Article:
Emily Houk Interview: “Plague Winter”

emily-houkRead “Plague Winter” in Reckoning 1.

Michael: The more of these interviews I do, the more clearly I perceive common threads that recur through many of the pieces in Reckoning 1. It seems they ought to be telling me something–about myself, about all of us writing and thinking along these lines. “Plague Winter” touches on so many of these threads I don’t know where to begin.

Okay: invasive species. I got to talk to Travis MacDonald a little about their history, their progression, the line between invasive and naturalized and native and how it blurs over time. But in “Plague Winter” you come at all that from the other side, from the individual, the personal. Robin cares about the hemlocks in a way I understand at a visceral level. It doesn’t matter to her that those hemlocks aren’t so very old in the age of the world, that they came in only after the Northeast was deforested by a different plague of invasives of which we’re reminded by Robin’s grandmother who comes from the Mohawk and grew up isolated and displaced. And it maybe doesn’t matter to Robin that the beetles designed to defeat the adelgid that’s killing the hemlocks may bring about some other plague yet unforeseen. It’s irrational, but that’s how people work, and the natural world changes because of it–so drastically as to be unrecognizable in just a few generations. I love the way you layer all this. It’s subtle. I don’t know if you’re for setting those beetles free or not, and–as I said talking to Aozora Brockman last week–I don’t really know if it’s fair to ask. Do I have to let the work stand on its own? Do I have to come to my own conclusion?

I’ll tell you my answer: I’d set the beetles free. I think. I suppose it would be hard to say until the moment came. And I suspect I’d have given a different answer a few months ago. I’m feeling rather radicalized of late.

How about you?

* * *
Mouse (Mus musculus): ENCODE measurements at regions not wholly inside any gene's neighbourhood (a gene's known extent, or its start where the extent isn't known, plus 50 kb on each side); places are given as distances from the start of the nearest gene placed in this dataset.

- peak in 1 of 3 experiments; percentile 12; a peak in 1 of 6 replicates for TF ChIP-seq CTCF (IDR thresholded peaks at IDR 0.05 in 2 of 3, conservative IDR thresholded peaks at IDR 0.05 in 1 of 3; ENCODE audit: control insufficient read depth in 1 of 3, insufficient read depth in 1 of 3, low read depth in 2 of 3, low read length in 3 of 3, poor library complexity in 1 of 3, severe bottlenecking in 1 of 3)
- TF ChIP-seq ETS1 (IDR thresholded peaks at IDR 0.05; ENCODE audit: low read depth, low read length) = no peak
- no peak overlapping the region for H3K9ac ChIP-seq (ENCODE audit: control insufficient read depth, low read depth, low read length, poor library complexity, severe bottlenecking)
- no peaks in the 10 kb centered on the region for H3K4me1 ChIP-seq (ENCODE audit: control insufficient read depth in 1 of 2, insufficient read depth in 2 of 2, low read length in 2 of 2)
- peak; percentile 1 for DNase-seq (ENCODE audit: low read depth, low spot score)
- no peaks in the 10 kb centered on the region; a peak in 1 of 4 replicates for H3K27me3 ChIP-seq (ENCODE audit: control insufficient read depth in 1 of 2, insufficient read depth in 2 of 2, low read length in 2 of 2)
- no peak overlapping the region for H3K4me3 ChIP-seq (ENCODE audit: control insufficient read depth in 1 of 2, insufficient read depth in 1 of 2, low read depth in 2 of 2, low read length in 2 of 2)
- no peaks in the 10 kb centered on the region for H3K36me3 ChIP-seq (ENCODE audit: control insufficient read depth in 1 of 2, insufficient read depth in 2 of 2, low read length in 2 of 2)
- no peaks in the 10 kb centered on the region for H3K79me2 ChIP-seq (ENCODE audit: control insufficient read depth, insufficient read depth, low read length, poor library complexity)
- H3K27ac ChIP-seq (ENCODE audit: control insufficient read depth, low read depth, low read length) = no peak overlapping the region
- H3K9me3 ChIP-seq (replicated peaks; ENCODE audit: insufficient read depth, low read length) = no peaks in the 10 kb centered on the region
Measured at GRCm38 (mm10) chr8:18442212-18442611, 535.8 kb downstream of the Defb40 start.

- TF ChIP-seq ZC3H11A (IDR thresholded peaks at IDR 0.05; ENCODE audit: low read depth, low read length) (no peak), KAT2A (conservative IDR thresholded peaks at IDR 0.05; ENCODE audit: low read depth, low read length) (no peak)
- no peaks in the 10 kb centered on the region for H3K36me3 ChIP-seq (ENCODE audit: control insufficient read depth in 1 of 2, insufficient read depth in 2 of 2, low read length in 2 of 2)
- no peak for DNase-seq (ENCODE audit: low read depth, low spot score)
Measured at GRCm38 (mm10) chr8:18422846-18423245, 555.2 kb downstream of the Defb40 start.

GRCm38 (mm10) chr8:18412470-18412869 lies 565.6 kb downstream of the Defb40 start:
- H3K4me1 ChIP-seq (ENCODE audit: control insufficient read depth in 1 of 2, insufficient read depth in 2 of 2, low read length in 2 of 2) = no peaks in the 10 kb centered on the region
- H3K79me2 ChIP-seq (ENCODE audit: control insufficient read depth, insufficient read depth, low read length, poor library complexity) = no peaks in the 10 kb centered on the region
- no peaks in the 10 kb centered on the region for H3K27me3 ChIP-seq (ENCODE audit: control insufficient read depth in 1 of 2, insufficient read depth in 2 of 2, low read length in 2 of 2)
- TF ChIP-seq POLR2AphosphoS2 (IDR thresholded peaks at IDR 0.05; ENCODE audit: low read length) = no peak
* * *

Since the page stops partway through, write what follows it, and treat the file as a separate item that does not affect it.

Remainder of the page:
Emily: I wanted “Plague Winter” to raise questions without necessarily providing answers. Because that’s real life, right? Stumbling around, trying to find answers. Like you say, the lines between native and naturalized and invasive can be blurry. I wanted the story to illuminate that blurriness, to provoke readers to consider what belonging is. Which parts of “nature” do we feel belong?

When I first started drafting this story, which was actually several years ago, I was more on the fence about my own beetle-release philosophy than I am now. Coming back to the story, I found I came down much more on the side of beetle release. Partly this has come from hanging out with scientists and learning more about biological control, which has changed dramatically since the disastrous early attempts, when invasive species were introduced and threw entire ecosystems into chaos. While I don’t trust human schemes and strategies to be infallible, biocontrol efforts go through a lot more testing now. There’s an attitude of caution around them. And then there’s the fact that hemlocks are widespread, and losing them would have devastating consequences for plants, animals, and humans. So yeah: Release the beetles.

“Plague Winter” reads like science fiction, but the story is actually historical. Based on the progress of the adelgid and the use of biocontrol to manage it, the story takes place in 2009. That’s the year that the predatory beetle Laricobius nigrinus was introduced as a biocontrol for the hemlock wooly adelgid in upstate New York, where “Plague Winter” is set. So while the story feels speculative, it’s actually fictionalizing a real moment in the past. The idea of using predatory beetles to manage the adelgid seems like this weird, out-there idea, when in fact it’s been happening for almost a decade. Ripe for a story!

Michael: Then there’s the question of what to do, as an individual, how each of us makes that judgment call, where our personal effort and emotional investment will do the most good. Most of us aren’t given the chance to steal beetles and set them free, even if we wanted to. A question I asked a lot of your fellow-contributors for awhile and got away from, and maybe should get back to: do you think writing fiction about it does any good? Does it make you feel better, at least?

Emily: These are some rough times for the planet and us who live on it. For myself, it’s been a matter of figuring out how to stay active and engaged without becoming overwhelmed and shutting down entirely. When I say “stay active and engaged” I mean a variety of things. There are traditional ideas of calling senators, sending postcards, going to a protest or rally or local meeting. Then there’s contacting corporations to urge them to join Business Backs Low-Carbon USA and follow the standards of the Paris Climate Agreement. There’s supporting my local library, donating household items to refugee resettlement efforts, turning the compost, working in the garden. Sharing skills with people in my community. And then there’s writing a story.